Moving to St. Andrews produces strange anxiety. Or maybe I should say that as a photographer, it produces stranger anxiety. But I’ll come back to that later.
In my home town of Chicago, I know the city — or at least many parts of it. Even though Chicago is sprawling and made up of distinct neighbourhoods with deep cultural roots and ever nascent trends, I generally feel that I know it well. Through living and working and playing there over the last decade, I can see past the initial bright lights of the Windy City and acknowledge the more acute characteristics that make it a home rather than just a great place.
In my photography of Chicago, I’ve tried to capture the raw, jarring excitement of the places locals love. Sure — in a city as varied and personal as Chicago, who am I to say that my vision of Chicago is in its essence “Chicago”? But having lived in three different neighbourhoods, and having explored many more, I at least have a chance at framing something that matters to people.
And by people, I don’t mean the tourists (and no offence if you have ever been a visitor there: Chicago is an amazing holiday destination with its museums and lakefront and shopping and theatres). But by people, I mean the ones that can recognise the corner pub by the block print on the faded sign, the ones who can name the local music venue by the rumbling sound of the “L” train overhead.
But I don’t want to give people pictures that just regurgitate part of their Chicago. My hope is that my prints show the world that Chicagoans are a part of and know… but show it slightly left of centre.
Taking cues from my two young daughters, I play with perspective to remind viewers of what they know while revealing the details they never considered; I want someone to be drawn to my photos by recognition, but held to my photos by curiosity.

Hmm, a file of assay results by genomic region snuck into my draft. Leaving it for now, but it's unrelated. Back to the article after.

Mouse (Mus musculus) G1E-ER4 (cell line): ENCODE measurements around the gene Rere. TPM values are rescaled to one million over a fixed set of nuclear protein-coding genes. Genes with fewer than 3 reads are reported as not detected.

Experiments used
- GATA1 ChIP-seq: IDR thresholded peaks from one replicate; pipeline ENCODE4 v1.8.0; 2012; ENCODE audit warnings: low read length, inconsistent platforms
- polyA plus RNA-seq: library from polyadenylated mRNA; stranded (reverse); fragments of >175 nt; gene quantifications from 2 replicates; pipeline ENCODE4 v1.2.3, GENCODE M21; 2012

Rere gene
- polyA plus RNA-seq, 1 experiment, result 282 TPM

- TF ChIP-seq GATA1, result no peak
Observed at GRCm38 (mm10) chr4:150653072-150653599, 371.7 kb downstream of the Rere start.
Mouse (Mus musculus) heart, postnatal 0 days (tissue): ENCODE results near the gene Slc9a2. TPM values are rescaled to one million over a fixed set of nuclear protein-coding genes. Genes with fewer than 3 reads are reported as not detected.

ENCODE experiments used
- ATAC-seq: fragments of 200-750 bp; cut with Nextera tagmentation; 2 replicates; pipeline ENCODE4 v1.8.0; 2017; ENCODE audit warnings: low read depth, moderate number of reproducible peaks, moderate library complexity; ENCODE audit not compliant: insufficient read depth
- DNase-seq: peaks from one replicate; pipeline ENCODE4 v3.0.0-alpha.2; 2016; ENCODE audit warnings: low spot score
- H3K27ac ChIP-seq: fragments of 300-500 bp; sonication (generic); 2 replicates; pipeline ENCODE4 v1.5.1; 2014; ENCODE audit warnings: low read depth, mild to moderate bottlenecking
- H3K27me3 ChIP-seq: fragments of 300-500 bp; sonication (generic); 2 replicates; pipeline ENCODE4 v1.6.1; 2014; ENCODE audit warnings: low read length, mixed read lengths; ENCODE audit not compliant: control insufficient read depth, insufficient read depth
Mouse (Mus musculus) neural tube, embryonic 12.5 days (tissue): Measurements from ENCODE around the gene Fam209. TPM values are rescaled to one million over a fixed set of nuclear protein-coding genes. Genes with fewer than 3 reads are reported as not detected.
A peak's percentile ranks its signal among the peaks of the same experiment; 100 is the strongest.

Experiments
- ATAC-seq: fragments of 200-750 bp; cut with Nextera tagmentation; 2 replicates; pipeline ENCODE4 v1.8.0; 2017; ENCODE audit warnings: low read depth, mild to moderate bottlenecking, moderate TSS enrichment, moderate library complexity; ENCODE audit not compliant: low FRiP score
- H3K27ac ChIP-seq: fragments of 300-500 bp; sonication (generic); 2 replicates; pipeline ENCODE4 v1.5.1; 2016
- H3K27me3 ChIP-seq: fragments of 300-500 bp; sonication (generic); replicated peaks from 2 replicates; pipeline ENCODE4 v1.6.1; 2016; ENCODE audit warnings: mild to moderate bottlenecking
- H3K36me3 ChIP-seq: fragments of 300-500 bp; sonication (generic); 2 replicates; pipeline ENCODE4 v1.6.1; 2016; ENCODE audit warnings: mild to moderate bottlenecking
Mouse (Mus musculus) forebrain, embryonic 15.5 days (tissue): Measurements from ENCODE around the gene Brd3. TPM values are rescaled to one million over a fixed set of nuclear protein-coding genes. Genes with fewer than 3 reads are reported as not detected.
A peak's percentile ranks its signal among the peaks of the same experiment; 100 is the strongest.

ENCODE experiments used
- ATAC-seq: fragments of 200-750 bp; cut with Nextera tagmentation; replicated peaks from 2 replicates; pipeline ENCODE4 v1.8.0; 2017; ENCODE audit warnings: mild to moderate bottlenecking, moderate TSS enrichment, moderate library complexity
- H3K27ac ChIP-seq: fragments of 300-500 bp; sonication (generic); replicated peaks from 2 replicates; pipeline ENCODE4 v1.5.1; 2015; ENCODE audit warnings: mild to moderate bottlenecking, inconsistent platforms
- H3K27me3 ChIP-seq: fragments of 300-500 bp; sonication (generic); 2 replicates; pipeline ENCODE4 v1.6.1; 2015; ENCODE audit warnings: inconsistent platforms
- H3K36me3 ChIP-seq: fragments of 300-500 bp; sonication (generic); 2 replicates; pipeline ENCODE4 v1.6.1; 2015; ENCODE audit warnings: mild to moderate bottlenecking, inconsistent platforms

Maybe it’s showing a normally busy street when it is quiet and vacant. Or maybe it’s moving back to show people what a summer festival looks like from outside the crowd. Or maybe it’s just showing a person what they look like when they are mesmerised by a museum exhibit. While Chicago is an amazing place for people to go, part of what makes it amazing are the people who are there already.
So back to my initial statement: walking around St Andrews gives me stranger anxiety as a photographer — not anxiety that is somehow greater than I had before, but anxiety at being a stranger in my hometown for the next year. I am in awe of St Andrews — the history, the people, the institutions — everything that is caught inside the tiny “bubble” (bigger on the inside, isn’t it Doctor?). When I look at the cathedral or Market Street or Aikman’s, I see images that belong on postcards… and already are on postcards. LOTS of them.
And that’s just it: those postcards give me the anxious feeling. If I want my St Andrews photography to embody the mix of familiarity and newness that I feel my Chicago photography does — before I can shoot the St Andrews that I am already falling in love with — I have to get to know it better.
James E. Bell
James E. Bell is on a sabbatical from his secondary teaching position in the States and working on an MLitt in Shakespeare and Renaissance Culture at St. Andrews. Earlier this year, three of Bell’s photos were featured in the redesign of Pandora Internet Radio’s Chicago offices. Bell’s prints have been shown at several Chicago café’s and gallery spaces and his Youngbell Photography was selected by Google Chicago’s field marketing team as one of 200 Chicago organisations to support the creation of local content; the team felt Bell could “offer a beautiful view of Chicago.”
To see more of Bell’s prints, options abound:
Twitter and Instagram: @YoungbellPhoto